Teacher Gifts can always be something as simple as a gift card – picking out the best gift card, however, is not always so simple. Follow the guidelines in today’s post for better gift card giving!
Today’s post originally appeared on GiftCardGirlfriend and is by the expert herself, Shelley Hunter.
SIX Steps to Better Gift Card Giving
Ever find yourself in a quandary at the kiosk, puzzling over which gift card to give, how much money to spend, and how best to present the gift? Follow these
five SIX! steps to end your worries and turn any gift card into a thoughtful gift:
- It’s Not About You. Don’t use a gift card to send a message. Pick a gift card the recipient would want, not one you think (s)he should have. For example, if your teacher is crafty and creates elaborate projects on the weekends, don’t buy her a gift card to REI in an effort to get her outdoors more. Her feelings might get hurt and the gift card won’t get used. Let HER passions and interests be your guide.
- NEW! Special Delivery. Companies are offering increasing ways to deliver gift cards electronically–e-mail, text message, Facebook, and so forth. While these options are convenient delivery methods for the giver, the recipient may think otherwise. If the recipient is on Facebook once a week, then a Facebook delivered gift card is fine. If he rarely checks in on Facebook but is always dialed in on his smart phone, then an e-gift card would be a better choice. If the recipient hasn’t quite stepped into cyberspace, stick with plastic.
- Location. Location. Location. Make sure the gift card can be redeemed at a location convenient for the recipient. If you’re not sure, check locations on the store’s website or call the 1-800 number (typically listed on the back of the gift card) before purchasing. Good compromises include picking a gift card that can be used both in stores and online, getting an online only gift card (e.g. iTunes, eBay, Fandango, etc.), or choosing a bank issued gift card (e.g. Visa, AMEX) that can be used almost anywhere.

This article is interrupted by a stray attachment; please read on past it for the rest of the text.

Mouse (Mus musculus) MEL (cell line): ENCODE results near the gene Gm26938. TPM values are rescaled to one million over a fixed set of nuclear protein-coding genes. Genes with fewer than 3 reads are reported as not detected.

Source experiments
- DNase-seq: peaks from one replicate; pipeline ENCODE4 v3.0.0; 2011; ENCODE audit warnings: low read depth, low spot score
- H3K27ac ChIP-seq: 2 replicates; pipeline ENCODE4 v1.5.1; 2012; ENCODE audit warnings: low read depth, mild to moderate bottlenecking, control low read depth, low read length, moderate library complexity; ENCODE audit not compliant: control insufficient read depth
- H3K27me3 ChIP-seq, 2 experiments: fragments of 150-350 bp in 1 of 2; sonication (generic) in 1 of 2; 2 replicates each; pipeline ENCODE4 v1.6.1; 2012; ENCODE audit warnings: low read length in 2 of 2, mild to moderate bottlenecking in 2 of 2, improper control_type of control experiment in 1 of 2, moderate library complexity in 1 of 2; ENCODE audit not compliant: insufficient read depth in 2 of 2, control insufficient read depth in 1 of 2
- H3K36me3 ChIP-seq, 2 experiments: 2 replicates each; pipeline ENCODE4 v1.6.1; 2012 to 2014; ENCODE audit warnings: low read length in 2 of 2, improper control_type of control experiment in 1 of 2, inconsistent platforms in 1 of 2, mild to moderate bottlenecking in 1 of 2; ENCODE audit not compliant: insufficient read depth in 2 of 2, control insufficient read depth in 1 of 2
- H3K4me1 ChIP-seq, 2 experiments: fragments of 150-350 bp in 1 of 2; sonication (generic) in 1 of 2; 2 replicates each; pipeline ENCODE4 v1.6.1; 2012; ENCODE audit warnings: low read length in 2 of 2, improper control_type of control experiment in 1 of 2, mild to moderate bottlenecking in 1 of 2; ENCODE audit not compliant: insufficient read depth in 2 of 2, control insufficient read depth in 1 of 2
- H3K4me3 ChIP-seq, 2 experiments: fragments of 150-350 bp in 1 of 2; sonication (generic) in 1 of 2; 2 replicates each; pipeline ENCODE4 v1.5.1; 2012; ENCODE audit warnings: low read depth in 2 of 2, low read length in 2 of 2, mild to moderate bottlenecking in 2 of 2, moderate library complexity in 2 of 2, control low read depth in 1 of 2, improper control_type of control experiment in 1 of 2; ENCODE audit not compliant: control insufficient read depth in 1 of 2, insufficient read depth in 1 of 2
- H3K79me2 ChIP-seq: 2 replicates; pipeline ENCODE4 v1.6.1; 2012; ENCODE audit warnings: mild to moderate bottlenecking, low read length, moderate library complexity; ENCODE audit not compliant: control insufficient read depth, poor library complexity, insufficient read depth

- Buying Power. Choose a dollar amount that allows the recipient to redeem the gift card without spending additional money. Otherwise, it’s not a gift–it’s a coupon. That doesn’t mean you have to overspend your budget, however. Just pick a gift card accordingly. If you have $20 to spend, for example, a gift card to the ice cream shop or deli would be more appropriate than a gift card to a nice restaurant or high-end clothing store.
- Avoid the Gotchas. As of August 22, 2010, by law, companies are required to clearly identify gift card fees, restrictions, and expiration dates. If you adhere to the steps above in choosing a gift card, the recipient will hopefully use the card before any of these non-use terms apply. But just to be sure, flip the card over and read the fine print. If you can’t find or don’t understand the terms, pick a different gift card.
- Now and Later. Gift card deliveries sometimes feel awkward because there’s nothing to open, try on, or pass around the party. Your gift card will elicit a better reaction, however, if you put it with a little something extra. On mh site are hundreds of suggestions. Just remember, the pairing can be as simple as a homemade bookmark with a bookstore gift card, a snugly pair of socks with a gift card to the bath shop, or a collection of favorite recipes with a cooking store gift card. Adding this finishing touch not only gives the recipient something to enjoy in the moment, but shows an extra measure of thought went into the gift.
Though I buy gift cards frequently, I always go through this checklist before picking one out. The last thing I want is for the teacher to get a gift card from me that is unusable or considered impersonal. I want us both to feel good about the exchange and following these rules is a tremendous help.
Check out more teacher gift ideas from GiftCardGirlfriend!
Shelley Hunter, founder of Gift Card Girlfriend, is a wife and stay-at-home mother of three children. She initially set out to resolve the impersonal nature of gift cards by designing gift card holders. Then realized there are six key steps to making a gift card feel more personal, one of which is to present the card in a way that lets the recipient know you care. Shelley is a graduate of Brigham Young University and a former IT professional. She regularly volunteers at school, church, and on her kids’ sports teams. She is grateful for services like VolunteerSpot that allow busy women to focus on the things that matter most.